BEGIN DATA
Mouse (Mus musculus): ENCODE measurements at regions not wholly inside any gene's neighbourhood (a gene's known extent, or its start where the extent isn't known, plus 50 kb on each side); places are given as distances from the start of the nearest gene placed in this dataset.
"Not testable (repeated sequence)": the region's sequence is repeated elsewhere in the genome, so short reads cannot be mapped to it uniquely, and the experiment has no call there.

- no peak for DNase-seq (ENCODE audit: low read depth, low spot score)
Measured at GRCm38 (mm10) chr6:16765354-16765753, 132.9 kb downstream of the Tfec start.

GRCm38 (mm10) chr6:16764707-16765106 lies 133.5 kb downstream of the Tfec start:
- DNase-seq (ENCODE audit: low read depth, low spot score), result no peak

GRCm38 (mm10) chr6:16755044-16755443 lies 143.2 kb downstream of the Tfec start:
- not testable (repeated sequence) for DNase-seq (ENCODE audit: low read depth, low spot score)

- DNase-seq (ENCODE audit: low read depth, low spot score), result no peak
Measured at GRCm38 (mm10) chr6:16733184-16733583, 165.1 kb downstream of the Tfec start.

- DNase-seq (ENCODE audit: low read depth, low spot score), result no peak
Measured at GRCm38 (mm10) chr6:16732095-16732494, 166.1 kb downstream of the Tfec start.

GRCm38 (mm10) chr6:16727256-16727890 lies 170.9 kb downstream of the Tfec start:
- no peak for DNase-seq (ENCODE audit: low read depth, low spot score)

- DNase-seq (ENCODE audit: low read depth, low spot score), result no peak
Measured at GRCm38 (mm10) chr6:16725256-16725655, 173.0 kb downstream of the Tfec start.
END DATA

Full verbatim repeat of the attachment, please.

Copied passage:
Mouse (Mus musculus): ENCODE measurements at regions not wholly inside any gene's neighbourhood (a gene's known extent, or its start where the extent isn't known, plus 50 kb on each side); places are given as distances from the start of the nearest gene placed in this dataset.
"Not testable (repeated sequence)": the region's sequence is repeated elsewhere in the genome, so short reads cannot be mapped to it uniquely, and the experiment has no call there.

- no peak for DNase-seq (ENCODE audit: low read depth, low spot score)
Measured at GRCm38 (mm10) chr6:16765354-16765753, 132.9 kb downstream of the Tfec start.

GRCm38 (mm10) chr6:16764707-16765106 lies 133.5 kb downstream of the Tfec start:
- DNase-seq (ENCODE audit: low read depth, low spot score), result no peak

GRCm38 (mm10) chr6:16755044-16755443 lies 143.2 kb downstream of the Tfec start:
- not testable (repeated sequence) for DNase-seq (ENCODE audit: low read depth, low spot score)

- DNase-seq (ENCODE audit: low read depth, low spot score), result no peak
Measured at GRCm38 (mm10) chr6:16733184-16733583, 165.1 kb downstream of the Tfec start.

- DNase-seq (ENCODE audit: low read depth, low spot score), result no peak
Measured at GRCm38 (mm10) chr6:16732095-16732494, 166.1 kb downstream of the Tfec start.

GRCm38 (mm10) chr6:16727256-16727890 lies 170.9 kb downstream of the Tfec start:
- no peak for DNase-seq (ENCODE audit: low read depth, low spot score)

- DNase-seq (ENCODE audit: low read depth, low spot score), result no peak
Measured at GRCm38 (mm10) chr6:16725256-16725655, 173.0 kb downstream of the Tfec start.